Baserunning blunders costly for White Sox in 4-3 loss to Royals
BY DARYL VAN SCHOUWEN September 20, 2012 10:07PM
Chicagao White Sox v Kansas City Royals
SOX AT ANGELS
The facts: 9:05, Ch. 9, 670-AM, 97.5-FM.
The starters: Jake Peavy (11-11, 3.26 ERA) vs. Ervin Santana (8-12, 5.08).
The rest of the series
Saturday: 8:05 p.m., CSN, 670-AM, 97.5-FM. Jose Quintana (6-4, 3.69) vs. Dan Haren (11-11, 4.41).
Sunday: 2:35 p.m., CSN, 670-AM, 97.5-FM. Gavin Floyd (10-10, 4.50) vs. Jered Weaver (18-4, 2.79).
Updated: October 22, 2012 6:34AM
KANSAS CITY, Mo. — In the end, an 0-2 fastball from Matt Thornton to Eric Hosmer finished off the White Sox. Hosmer poked it down the third-base line to score pinch runner Jarrod Dyson with two outs in the ninth to give the Kansas City Royals a 4-3 victory.
And at the end, when the Royals were celebrating walk-off style their 12th win in 18 games against the Sox, two earlier baserunning mistakes loomed large.
“You keep shooting yourself in the foot like that,’’ manager Robin Ventura said of Alex Rios getting thrown out easily at home and Alexei Ramirez getting picked off at third — a day after the Sox shot themselves in the foot by going 1-for-12 with runners in scoring position. “You have opportunities and don’t take advantage of them, eventually a team like this is going to come back and get you.”
Rios, batting cleanup on a night Paul Konerko took what he said was a one-day rest for a stiff back, was out easily at home trying to score in the third inning on a pitch that squirted away from catcher Salvador Perez. Rios had led off with a double.
An inning later, Perez picked off Ramirez at third. The Sox were leading nemesis Jeremy Guthrie 3-0 at the time, and in both cases, the outs were the second of the inning. That added significance while the Sox were scratching out a total of three singles in the last six innings.
Perez is nobody to mess with. He has five pickoffs this year and eight in his career, breaking Darrell Porter’s club record from 1977 to ’80.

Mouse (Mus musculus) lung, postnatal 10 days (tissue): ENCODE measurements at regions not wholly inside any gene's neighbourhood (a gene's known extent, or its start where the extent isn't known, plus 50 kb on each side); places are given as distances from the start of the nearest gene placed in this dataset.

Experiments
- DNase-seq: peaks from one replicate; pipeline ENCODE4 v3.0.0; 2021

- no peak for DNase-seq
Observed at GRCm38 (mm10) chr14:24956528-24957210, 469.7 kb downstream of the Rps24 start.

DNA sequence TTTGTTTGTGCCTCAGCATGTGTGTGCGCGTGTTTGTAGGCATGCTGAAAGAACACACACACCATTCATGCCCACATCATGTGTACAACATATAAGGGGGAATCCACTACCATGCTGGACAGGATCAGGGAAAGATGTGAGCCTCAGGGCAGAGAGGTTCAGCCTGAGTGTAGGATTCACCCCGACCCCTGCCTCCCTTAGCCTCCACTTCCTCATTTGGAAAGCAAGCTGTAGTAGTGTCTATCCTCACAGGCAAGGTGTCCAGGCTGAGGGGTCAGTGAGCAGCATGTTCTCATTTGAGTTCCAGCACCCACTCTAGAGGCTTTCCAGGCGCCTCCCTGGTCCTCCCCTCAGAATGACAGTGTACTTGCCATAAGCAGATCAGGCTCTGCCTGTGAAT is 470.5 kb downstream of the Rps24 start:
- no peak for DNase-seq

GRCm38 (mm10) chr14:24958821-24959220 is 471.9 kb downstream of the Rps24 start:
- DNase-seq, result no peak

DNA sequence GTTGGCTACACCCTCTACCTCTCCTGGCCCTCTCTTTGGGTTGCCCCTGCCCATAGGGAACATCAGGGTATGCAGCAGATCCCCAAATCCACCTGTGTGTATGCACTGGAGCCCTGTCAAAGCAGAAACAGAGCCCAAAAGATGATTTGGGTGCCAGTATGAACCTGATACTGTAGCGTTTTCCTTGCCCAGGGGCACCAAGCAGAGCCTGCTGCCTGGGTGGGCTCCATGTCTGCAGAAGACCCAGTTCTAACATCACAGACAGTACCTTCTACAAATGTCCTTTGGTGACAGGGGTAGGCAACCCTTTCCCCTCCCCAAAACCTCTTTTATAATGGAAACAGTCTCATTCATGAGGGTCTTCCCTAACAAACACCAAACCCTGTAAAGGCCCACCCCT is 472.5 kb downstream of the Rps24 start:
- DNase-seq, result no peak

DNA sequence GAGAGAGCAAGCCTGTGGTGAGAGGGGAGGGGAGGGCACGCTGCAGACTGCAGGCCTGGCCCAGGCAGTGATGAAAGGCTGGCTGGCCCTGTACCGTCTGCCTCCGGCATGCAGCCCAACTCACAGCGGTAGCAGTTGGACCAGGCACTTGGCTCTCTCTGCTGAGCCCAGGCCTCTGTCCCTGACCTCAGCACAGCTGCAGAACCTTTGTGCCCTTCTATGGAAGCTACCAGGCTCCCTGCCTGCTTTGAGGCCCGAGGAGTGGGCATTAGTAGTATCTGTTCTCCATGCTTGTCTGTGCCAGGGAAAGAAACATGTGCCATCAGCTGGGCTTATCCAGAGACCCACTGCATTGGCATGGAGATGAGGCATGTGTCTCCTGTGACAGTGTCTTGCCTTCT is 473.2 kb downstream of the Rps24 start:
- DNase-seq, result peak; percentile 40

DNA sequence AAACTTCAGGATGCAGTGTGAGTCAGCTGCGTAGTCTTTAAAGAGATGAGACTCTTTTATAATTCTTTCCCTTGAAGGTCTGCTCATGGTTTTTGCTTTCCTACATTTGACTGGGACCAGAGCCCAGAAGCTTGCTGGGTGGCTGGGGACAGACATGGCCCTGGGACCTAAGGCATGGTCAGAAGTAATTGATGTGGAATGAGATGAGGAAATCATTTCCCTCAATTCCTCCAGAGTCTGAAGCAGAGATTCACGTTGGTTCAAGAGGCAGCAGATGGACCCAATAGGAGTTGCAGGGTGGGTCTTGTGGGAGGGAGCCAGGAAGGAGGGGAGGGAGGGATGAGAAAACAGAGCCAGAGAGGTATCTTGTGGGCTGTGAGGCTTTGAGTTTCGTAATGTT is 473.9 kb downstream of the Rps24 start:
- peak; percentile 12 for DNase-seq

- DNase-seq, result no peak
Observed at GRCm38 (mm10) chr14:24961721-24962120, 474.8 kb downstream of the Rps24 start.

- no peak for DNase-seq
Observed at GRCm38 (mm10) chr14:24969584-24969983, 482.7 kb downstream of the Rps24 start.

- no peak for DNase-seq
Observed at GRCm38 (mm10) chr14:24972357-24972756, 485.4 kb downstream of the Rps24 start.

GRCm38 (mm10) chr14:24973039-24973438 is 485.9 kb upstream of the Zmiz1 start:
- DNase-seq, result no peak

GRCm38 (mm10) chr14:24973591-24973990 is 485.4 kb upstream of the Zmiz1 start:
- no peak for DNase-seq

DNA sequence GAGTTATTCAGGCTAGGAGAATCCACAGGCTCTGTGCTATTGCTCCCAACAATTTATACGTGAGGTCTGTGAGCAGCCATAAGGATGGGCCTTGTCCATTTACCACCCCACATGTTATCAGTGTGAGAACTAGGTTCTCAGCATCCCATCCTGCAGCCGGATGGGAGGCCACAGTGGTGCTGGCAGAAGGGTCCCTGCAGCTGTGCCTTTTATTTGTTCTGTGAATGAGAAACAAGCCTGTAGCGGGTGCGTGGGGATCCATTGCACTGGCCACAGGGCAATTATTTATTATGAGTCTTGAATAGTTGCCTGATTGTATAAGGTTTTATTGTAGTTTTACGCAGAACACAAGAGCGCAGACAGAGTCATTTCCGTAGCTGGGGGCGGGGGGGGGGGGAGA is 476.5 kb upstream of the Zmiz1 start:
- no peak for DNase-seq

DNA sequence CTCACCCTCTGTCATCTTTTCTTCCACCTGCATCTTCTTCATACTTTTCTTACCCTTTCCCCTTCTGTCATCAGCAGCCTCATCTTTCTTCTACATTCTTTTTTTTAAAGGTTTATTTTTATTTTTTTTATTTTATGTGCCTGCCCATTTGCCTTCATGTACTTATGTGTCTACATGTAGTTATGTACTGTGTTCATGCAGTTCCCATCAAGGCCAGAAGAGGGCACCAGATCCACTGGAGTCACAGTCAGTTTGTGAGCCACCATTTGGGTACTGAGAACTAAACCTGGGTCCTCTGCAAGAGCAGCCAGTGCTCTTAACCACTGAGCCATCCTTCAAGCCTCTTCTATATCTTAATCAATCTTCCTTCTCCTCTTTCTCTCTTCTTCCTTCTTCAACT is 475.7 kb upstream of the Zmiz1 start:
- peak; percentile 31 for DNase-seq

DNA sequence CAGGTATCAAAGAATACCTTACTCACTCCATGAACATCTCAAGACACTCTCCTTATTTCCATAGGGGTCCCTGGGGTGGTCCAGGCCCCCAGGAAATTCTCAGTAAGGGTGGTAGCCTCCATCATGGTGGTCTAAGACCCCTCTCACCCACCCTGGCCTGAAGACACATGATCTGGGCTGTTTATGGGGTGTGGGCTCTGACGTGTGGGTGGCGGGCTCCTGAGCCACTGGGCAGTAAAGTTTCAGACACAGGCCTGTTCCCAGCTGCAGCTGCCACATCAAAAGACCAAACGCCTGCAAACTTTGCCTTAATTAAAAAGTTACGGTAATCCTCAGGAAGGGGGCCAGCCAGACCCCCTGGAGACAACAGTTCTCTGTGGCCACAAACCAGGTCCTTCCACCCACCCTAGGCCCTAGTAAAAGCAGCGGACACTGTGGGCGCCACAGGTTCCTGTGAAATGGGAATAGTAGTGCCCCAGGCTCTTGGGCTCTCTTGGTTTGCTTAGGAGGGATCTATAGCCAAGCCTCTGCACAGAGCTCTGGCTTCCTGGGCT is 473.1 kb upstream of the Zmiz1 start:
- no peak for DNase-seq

“I don’t know if we got quicksand at third,’’ Ventura said. “We seem to lose a few guys over there.”
Rios hesitated, and he knew when he kept on going that was his mistake.
“In that situation, I had to know there was just one out,’’ Rios said. “I could have scored with a fly ball or anything. You hesitate and you don’t get a good read, and bad stuff happens when you do that. That’s what happened.’’
Kevin Youkilis, batting sixth, singled after Rios was out. A.J. Pierzynski, who had two singles, an RBI and was robbed of extra bases by center fielder Jason Bourgeois, had moved Rios to third with a grounder to the right side.
Ventura said Rios was trying to do too much, just as Dewayne Wise was when he tried to advance to third on a would-be sacrifice fly by Adam Dunn against the Tigers on Monday. If the pressure of a pennant race is affecting the Sox’ approach at the plate, or the bases for that matter — Ventura has been emphasizing the need to score in more ways than the home run — Youkilis has a solution: Stop thinking about it.
“If we keep emphasizing it and keep talking about it, guys are going to panic and think too much,’’ Youkilis said. “So you have to get it off your mind, just play the game and not worry about. The more that keeps getting pressed out there, that we’re leaving runners in scoring position, guys think about it instead of thinking about having good at-bats.
“Our focus should be on having good at-bats, not worrying about driving guys in, but having good approaches. That usually will pay off.’’
On the bright side, Wise, Gordon Beckham and starting pitcher Francisco Liriano made stellar defensive plays. And the Sox still lead the Tigers by two games in the American League Central with 13 to play. They face the Angels on the road this weekend.
“I love where we’re at,’’ Youkilis said. “Two games up is better than two games behind. We control our own destiny.’’